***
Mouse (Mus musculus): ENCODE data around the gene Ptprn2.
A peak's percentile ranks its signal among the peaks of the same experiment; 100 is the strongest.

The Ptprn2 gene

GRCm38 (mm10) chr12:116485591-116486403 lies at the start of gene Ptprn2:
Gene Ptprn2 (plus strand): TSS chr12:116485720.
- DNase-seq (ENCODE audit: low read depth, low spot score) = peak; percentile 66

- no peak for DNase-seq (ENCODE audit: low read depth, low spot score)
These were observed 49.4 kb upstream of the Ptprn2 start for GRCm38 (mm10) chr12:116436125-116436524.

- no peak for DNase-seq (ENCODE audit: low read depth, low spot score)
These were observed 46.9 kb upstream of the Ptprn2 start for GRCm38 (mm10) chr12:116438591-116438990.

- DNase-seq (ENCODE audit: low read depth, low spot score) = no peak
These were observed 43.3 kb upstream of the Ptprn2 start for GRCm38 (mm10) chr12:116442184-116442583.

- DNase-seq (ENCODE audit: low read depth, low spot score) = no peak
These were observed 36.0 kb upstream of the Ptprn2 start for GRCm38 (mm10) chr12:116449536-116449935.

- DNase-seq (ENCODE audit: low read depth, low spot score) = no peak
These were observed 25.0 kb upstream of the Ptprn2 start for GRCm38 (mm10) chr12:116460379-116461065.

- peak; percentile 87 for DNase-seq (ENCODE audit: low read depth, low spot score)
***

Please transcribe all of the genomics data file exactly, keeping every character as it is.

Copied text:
Mouse (Mus musculus): ENCODE data around the gene Ptprn2.
A peak's percentile ranks its signal among the peaks of the same experiment; 100 is the strongest.

The Ptprn2 gene

GRCm38 (mm10) chr12:116485591-116486403 lies at the start of gene Ptprn2:
Gene Ptprn2 (plus strand): TSS chr12:116485720.
- DNase-seq (ENCODE audit: low read depth, low spot score) = peak; percentile 66

- no peak for DNase-seq (ENCODE audit: low read depth, low spot score)
These were observed 49.4 kb upstream of the Ptprn2 start for GRCm38 (mm10) chr12:116436125-116436524.

- no peak for DNase-seq (ENCODE audit: low read depth, low spot score)
These were observed 46.9 kb upstream of the Ptprn2 start for GRCm38 (mm10) chr12:116438591-116438990.

- DNase-seq (ENCODE audit: low read depth, low spot score) = no peak
These were observed 43.3 kb upstream of the Ptprn2 start for GRCm38 (mm10) chr12:116442184-116442583.

- DNase-seq (ENCODE audit: low read depth, low spot score) = no peak
These were observed 36.0 kb upstream of the Ptprn2 start for GRCm38 (mm10) chr12:116449536-116449935.

- DNase-seq (ENCODE audit: low read depth, low spot score) = no peak
These were observed 25.0 kb upstream of the Ptprn2 start for GRCm38 (mm10) chr12:116460379-116461065.

- peak; percentile 87 for DNase-seq (ENCODE audit: low read depth, low spot score)